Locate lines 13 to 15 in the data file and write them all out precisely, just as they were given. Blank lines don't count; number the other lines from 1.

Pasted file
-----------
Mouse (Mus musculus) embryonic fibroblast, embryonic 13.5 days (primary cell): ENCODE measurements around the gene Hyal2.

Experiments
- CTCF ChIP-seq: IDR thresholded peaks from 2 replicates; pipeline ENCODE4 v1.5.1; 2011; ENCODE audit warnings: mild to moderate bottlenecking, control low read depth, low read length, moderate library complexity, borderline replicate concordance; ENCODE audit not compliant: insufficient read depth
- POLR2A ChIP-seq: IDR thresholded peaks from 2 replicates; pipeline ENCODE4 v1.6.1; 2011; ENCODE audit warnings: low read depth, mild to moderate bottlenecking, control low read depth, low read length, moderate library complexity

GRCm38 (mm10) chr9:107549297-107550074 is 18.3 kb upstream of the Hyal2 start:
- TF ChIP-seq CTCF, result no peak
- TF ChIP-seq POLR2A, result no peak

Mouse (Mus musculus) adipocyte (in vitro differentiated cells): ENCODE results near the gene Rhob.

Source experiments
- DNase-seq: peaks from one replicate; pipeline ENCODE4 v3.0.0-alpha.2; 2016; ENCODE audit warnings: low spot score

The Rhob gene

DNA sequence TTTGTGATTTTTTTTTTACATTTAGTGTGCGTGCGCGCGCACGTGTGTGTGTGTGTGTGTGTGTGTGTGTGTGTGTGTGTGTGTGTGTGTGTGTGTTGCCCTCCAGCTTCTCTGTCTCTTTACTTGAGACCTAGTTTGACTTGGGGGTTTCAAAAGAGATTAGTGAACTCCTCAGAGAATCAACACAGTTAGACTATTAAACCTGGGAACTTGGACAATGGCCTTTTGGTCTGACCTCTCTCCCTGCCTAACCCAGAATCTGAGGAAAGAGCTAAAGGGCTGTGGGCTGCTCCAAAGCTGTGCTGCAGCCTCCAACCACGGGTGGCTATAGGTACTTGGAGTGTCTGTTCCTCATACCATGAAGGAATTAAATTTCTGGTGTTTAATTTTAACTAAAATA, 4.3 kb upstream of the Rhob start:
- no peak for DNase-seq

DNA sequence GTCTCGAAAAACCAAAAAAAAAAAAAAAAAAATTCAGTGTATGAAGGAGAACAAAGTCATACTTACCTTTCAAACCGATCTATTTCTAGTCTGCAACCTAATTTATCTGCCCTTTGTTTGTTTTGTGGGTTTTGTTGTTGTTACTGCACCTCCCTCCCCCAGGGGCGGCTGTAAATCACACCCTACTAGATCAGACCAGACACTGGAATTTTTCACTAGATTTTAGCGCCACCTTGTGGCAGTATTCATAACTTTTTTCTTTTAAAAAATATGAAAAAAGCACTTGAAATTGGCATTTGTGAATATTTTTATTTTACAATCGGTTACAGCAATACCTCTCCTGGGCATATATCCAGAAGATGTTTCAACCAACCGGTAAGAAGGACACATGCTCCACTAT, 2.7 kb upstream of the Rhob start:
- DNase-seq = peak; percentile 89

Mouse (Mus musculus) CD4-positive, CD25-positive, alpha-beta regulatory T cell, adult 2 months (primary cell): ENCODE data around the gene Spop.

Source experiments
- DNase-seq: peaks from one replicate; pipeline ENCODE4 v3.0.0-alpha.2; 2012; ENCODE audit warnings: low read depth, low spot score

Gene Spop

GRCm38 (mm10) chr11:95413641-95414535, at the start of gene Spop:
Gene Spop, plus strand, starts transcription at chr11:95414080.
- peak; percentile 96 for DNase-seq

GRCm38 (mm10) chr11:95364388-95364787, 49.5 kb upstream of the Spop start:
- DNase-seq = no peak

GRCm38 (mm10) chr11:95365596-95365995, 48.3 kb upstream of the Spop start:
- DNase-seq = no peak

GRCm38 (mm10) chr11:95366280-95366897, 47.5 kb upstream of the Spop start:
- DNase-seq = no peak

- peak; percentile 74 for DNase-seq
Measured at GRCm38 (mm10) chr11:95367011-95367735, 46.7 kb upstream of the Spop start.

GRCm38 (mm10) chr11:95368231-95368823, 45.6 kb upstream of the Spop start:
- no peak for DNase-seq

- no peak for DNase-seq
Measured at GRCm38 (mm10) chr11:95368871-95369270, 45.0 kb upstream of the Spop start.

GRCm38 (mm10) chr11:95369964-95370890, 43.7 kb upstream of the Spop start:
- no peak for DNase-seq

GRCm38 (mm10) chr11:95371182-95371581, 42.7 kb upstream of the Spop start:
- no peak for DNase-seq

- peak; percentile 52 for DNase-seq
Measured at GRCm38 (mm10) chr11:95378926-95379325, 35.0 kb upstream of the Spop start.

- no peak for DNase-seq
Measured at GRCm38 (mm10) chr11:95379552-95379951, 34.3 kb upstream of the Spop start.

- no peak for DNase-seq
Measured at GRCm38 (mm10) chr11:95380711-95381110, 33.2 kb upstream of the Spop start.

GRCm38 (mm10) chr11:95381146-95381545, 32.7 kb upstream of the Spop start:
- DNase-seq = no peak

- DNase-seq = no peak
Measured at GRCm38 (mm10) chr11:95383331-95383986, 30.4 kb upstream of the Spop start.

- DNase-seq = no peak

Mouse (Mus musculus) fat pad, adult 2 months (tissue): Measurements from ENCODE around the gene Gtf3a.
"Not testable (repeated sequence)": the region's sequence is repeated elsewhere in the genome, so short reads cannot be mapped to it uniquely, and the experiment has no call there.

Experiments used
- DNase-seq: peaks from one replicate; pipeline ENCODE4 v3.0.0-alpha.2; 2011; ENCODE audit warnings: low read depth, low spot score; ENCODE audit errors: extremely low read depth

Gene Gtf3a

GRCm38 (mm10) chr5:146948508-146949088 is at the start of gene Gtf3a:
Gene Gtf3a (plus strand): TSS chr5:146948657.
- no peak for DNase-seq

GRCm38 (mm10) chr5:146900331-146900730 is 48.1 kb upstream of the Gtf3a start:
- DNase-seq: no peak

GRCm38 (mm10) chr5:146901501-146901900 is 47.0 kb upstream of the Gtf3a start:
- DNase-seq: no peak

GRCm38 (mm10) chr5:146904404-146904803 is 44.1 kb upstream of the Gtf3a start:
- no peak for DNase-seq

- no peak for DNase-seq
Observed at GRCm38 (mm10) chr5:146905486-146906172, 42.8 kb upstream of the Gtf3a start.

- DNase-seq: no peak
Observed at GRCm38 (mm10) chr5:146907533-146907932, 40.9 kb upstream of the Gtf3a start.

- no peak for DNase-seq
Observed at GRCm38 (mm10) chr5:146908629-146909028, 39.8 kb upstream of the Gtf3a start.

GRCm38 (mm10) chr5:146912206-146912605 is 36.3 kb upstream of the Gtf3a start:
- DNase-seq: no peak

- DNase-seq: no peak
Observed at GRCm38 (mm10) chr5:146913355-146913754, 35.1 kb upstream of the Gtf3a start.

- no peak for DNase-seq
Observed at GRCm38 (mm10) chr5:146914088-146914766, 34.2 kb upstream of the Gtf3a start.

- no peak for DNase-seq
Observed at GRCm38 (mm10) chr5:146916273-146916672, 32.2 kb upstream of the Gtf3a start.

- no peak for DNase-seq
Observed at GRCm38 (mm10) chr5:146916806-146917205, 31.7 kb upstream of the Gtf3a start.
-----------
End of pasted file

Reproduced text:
- no peak for DNase-seq

DNA sequence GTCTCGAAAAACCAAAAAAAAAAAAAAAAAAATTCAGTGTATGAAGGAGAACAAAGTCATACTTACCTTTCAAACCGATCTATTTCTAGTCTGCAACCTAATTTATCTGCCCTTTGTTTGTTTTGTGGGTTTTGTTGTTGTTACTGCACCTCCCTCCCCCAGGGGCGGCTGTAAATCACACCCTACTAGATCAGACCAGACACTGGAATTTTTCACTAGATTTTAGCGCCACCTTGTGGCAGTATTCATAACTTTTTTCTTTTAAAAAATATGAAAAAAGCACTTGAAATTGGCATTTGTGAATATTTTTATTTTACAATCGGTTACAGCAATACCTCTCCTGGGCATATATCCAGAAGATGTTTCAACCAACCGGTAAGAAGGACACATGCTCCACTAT, 2.7 kb upstream of the Rhob start:
- DNase-seq = peak; percentile 89